Compounding that challenge, deer are most on the move during mating season, October through January or so. Those months are among the darkest, so drivers are likelier to be sharing the road with love-seeking deer.
While Bambi and his kind are the most common animal encountering our cars (there were 6,000 car-deer collisions in Oregon alone, one recent year), deer are not the only threat.
The PNM is also home to grizzlies and black bears, cougars, bobcats, wolves, and moose. While these wildlife are less commonly hit by cars, the threat rises if you’re driving far from the region’s cities.
Other seasonal Pacific Northwest driving hazards can include wildfire smoke, landslides, floods, and even tsunamis, depending on location. You get the idea. Now you need some tools to protect yourself and loved ones from these seasonal threats.
Here are a couple.
Full Coverage Car Insurance Can Minimize the Impact of Weather Damage
To save money, you can buy minimal car insurance. This consists of liability coverage to protect the finances of the other driver and passengers if you’re at fault for an accident. Unfortunately, liability insurance doesn’t cover the cost of repairing or replacing your own vehicle in such an incident. Nor will it pay for the thousands of dollars in damages a car-deer collision can cause.
That’s what full coverage is for. The cornerstones of full coverage insurance are collision car insurance and comprehensive auto insurance benefits.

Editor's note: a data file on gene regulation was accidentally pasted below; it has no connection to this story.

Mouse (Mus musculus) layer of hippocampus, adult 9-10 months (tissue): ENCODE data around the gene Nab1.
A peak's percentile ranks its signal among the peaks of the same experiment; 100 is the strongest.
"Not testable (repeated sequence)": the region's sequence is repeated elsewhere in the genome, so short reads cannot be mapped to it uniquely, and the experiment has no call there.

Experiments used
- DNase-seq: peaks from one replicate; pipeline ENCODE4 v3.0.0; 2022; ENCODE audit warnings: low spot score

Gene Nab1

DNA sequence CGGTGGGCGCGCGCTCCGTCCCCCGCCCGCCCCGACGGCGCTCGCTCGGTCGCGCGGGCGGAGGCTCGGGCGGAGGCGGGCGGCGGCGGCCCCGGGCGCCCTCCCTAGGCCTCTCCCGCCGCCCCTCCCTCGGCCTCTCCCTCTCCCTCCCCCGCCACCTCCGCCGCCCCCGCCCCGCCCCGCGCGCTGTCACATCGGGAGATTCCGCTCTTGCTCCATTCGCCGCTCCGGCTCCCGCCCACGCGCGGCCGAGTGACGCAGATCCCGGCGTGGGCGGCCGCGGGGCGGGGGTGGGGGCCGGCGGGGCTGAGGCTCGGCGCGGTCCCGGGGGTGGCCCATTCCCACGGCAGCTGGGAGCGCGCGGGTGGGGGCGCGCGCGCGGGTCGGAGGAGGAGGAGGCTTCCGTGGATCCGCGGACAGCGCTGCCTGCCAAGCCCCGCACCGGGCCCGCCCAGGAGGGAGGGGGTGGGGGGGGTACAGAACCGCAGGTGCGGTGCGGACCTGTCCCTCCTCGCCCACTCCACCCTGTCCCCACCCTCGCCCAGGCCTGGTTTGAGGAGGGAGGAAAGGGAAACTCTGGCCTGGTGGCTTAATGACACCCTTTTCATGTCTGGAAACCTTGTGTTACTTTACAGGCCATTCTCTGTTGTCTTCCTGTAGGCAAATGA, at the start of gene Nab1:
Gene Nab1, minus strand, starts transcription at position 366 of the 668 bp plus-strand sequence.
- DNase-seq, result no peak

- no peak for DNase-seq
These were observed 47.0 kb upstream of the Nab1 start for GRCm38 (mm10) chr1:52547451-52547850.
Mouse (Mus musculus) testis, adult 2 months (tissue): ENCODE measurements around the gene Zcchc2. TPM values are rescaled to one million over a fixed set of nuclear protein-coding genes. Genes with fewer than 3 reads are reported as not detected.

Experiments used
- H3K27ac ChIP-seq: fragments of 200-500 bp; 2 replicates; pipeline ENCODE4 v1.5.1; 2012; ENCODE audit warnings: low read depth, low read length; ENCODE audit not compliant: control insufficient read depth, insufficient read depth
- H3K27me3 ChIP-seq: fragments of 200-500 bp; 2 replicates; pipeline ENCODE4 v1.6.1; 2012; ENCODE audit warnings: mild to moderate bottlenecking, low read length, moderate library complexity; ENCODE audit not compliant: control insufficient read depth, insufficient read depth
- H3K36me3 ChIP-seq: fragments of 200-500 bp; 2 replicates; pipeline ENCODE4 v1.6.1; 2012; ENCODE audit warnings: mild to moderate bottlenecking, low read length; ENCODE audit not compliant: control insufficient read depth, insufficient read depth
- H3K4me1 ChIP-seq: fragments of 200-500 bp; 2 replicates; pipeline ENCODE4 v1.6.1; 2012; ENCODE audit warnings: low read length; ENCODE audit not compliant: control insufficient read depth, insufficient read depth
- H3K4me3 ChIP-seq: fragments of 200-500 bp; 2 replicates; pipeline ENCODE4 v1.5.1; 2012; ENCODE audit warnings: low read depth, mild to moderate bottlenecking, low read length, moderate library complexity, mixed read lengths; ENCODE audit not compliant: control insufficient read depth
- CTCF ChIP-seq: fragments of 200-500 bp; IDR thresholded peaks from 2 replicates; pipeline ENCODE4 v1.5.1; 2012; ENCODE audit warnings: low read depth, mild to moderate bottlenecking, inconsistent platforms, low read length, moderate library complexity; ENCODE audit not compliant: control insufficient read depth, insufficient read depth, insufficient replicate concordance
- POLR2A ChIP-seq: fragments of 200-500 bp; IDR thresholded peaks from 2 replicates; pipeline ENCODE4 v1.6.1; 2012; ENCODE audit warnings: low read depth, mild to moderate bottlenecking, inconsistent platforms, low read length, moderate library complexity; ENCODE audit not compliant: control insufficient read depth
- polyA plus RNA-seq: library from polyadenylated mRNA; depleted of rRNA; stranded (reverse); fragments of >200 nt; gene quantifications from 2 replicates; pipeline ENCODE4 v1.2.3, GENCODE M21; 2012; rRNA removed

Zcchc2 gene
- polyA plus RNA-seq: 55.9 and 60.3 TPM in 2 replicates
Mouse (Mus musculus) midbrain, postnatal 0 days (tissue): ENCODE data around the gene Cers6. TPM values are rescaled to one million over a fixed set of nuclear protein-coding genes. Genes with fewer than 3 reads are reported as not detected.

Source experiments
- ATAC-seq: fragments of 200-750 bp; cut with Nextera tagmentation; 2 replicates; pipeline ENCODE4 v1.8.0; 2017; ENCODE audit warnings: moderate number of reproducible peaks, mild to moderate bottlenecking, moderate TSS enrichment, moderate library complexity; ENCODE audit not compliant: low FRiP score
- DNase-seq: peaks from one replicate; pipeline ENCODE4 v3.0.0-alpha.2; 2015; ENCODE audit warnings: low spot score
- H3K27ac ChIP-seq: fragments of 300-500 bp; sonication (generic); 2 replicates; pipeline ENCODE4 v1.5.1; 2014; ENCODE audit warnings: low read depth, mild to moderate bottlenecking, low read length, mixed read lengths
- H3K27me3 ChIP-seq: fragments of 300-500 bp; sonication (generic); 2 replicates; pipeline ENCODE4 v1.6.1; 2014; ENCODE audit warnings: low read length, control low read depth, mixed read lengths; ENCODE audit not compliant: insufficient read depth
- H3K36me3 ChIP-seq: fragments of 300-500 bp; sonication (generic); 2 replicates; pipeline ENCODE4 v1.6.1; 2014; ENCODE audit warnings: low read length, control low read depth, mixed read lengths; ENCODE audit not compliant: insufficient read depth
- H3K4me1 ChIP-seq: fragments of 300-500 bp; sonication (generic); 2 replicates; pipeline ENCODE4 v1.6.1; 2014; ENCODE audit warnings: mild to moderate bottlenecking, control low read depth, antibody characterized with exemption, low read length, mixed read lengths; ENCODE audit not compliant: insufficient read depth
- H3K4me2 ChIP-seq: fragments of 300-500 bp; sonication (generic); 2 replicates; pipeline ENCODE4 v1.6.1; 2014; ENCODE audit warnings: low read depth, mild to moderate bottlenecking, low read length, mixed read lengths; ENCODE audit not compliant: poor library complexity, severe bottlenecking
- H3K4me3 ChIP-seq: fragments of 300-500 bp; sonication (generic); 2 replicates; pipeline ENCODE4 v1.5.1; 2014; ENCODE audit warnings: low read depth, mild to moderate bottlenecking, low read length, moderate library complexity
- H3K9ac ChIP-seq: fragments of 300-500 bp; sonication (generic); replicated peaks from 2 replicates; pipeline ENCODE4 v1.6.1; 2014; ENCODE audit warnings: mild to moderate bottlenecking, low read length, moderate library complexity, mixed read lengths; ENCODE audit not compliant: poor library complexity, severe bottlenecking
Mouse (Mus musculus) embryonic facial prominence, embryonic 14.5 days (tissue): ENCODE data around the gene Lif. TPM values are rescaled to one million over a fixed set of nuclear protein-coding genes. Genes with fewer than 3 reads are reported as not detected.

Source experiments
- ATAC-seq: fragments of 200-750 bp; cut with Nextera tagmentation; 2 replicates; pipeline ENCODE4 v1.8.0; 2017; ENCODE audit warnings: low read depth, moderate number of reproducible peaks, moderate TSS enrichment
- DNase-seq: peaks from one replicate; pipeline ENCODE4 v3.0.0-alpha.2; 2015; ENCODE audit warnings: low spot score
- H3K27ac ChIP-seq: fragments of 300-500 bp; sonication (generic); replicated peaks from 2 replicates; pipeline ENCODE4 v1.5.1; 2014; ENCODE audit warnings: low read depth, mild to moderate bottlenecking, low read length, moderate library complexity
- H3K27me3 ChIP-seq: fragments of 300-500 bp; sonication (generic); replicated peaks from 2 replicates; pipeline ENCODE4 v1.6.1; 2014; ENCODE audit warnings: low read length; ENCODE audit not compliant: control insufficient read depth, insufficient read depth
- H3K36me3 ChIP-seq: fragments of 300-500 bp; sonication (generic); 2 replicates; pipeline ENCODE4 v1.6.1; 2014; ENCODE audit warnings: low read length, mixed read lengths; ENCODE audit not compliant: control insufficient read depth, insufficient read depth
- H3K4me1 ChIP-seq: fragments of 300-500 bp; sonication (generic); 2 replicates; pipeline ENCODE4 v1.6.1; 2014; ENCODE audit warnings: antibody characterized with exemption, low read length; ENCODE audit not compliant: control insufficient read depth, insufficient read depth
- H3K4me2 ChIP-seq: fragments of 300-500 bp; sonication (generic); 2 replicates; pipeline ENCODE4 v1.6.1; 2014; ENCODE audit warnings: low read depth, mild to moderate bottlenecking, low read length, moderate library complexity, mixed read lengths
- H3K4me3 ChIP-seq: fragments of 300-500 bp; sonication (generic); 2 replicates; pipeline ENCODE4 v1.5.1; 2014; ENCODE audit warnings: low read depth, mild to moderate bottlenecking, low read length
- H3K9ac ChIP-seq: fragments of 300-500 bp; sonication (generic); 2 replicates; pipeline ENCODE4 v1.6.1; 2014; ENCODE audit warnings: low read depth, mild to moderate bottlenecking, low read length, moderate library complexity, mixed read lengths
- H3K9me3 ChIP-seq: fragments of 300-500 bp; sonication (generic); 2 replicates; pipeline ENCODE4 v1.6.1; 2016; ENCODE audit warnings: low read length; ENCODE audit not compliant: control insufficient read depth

Collision Car Insurance
Collision insurance covers the cost of repairing or replacing your own vehicle or personal property after an accident, regardless of who is at fault. That includes accidents for which you were at fault, hit and run crashes, or collisions with uninsured or underinsured drivers.
Comprehensive Auto Insurance
Road collisions aren’t the only way your car can be damaged or totaled. It could catch fire in your garage, get swept away in a flood, or be vandalized or stolen, among other causes of damage or loss. This is all covered by your comprehensive benefits. By the way, comprehensive will also pay for damages from wildlife collisions.
Roadside Assistance to the Rescue in PNW Driving Hazards
Most of the seasonal Pacific Northwest driving hazards mentioned can easily result in your vehicle sitting on the side of the road, out of commission. You might need a tow. Or maybe you (or a loved one) need gasoline, a tire change, a battery charge, or a water hose or quick repair that only a mechanic can make. That’s what roadside assistance is for.
If you add this to your car insurance policy, you’ll be given a toll-free phone number you can call 24 hours a day, including nights, weekends and holidays. You’ll get a tow truck to take you to the nearest service garage, or repairs can be made or assistance given then and there.
If roadside assistance isn’t already part of your family’s car insurance policy, consider calling your insurance agent today.